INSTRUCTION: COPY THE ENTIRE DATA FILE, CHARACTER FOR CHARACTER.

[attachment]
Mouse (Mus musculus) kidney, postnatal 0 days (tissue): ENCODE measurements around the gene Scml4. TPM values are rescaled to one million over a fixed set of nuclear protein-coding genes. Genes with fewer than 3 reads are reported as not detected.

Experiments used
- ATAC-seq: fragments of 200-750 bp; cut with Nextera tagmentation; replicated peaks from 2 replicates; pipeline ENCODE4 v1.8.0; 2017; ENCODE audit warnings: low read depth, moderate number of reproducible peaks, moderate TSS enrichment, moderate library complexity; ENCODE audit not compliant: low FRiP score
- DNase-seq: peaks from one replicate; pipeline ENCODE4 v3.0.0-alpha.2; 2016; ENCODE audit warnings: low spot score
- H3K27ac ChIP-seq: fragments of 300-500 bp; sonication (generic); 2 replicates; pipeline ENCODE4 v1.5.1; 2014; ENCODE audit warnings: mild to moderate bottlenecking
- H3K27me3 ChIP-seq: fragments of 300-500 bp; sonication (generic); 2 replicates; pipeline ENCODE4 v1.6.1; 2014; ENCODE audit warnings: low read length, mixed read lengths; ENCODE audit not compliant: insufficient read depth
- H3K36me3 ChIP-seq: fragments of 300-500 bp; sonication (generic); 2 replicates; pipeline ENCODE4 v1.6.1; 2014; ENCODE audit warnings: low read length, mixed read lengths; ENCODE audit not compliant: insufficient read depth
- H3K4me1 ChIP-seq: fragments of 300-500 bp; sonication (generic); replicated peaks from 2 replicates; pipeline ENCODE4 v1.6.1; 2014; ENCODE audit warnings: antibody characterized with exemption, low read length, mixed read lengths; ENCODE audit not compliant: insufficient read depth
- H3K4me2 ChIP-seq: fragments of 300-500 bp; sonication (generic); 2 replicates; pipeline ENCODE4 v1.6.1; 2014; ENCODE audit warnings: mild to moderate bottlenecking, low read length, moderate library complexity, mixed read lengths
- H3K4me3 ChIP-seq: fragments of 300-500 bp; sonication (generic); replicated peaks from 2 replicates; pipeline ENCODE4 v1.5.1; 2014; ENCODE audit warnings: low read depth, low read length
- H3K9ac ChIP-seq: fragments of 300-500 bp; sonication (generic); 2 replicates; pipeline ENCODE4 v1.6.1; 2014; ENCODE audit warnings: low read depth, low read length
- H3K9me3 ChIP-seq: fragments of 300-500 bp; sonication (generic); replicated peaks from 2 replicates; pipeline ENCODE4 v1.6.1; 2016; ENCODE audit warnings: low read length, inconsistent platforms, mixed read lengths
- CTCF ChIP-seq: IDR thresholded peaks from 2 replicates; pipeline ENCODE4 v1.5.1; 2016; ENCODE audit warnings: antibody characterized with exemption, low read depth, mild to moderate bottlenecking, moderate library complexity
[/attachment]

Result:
Mouse (Mus musculus) kidney, postnatal 0 days (tissue): ENCODE measurements around the gene Scml4. TPM values are rescaled to one million over a fixed set of nuclear protein-coding genes. Genes with fewer than 3 reads are reported as not detected.

Experiments used
- ATAC-seq: fragments of 200-750 bp; cut with Nextera tagmentation; replicated peaks from 2 replicates; pipeline ENCODE4 v1.8.0; 2017; ENCODE audit warnings: low read depth, moderate number of reproducible peaks, moderate TSS enrichment, moderate library complexity; ENCODE audit not compliant: low FRiP score
- DNase-seq: peaks from one replicate; pipeline ENCODE4 v3.0.0-alpha.2; 2016; ENCODE audit warnings: low spot score
- H3K27ac ChIP-seq: fragments of 300-500 bp; sonication (generic); 2 replicates; pipeline ENCODE4 v1.5.1; 2014; ENCODE audit warnings: mild to moderate bottlenecking
- H3K27me3 ChIP-seq: fragments of 300-500 bp; sonication (generic); 2 replicates; pipeline ENCODE4 v1.6.1; 2014; ENCODE audit warnings: low read length, mixed read lengths; ENCODE audit not compliant: insufficient read depth
- H3K36me3 ChIP-seq: fragments of 300-500 bp; sonication (generic); 2 replicates; pipeline ENCODE4 v1.6.1; 2014; ENCODE audit warnings: low read length, mixed read lengths; ENCODE audit not compliant: insufficient read depth
- H3K4me1 ChIP-seq: fragments of 300-500 bp; sonication (generic); replicated peaks from 2 replicates; pipeline ENCODE4 v1.6.1; 2014; ENCODE audit warnings: antibody characterized with exemption, low read length, mixed read lengths; ENCODE audit not compliant: insufficient read depth
- H3K4me2 ChIP-seq: fragments of 300-500 bp; sonication (generic); 2 replicates; pipeline ENCODE4 v1.6.1; 2014; ENCODE audit warnings: mild to moderate bottlenecking, low read length, moderate library complexity, mixed read lengths
- H3K4me3 ChIP-seq: fragments of 300-500 bp; sonication (generic); replicated peaks from 2 replicates; pipeline ENCODE4 v1.5.1; 2014; ENCODE audit warnings: low read depth, low read length
- H3K9ac ChIP-seq: fragments of 300-500 bp; sonication (generic); 2 replicates; pipeline ENCODE4 v1.6.1; 2014; ENCODE audit warnings: low read depth, low read length
- H3K9me3 ChIP-seq: fragments of 300-500 bp; sonication (generic); replicated peaks from 2 replicates; pipeline ENCODE4 v1.6.1; 2016; ENCODE audit warnings: low read length, inconsistent platforms, mixed read lengths
- CTCF ChIP-seq: IDR thresholded peaks from 2 replicates; pipeline ENCODE4 v1.5.1; 2016; ENCODE audit warnings: antibody characterized with exemption, low read depth, mild to moderate bottlenecking, moderate library complexity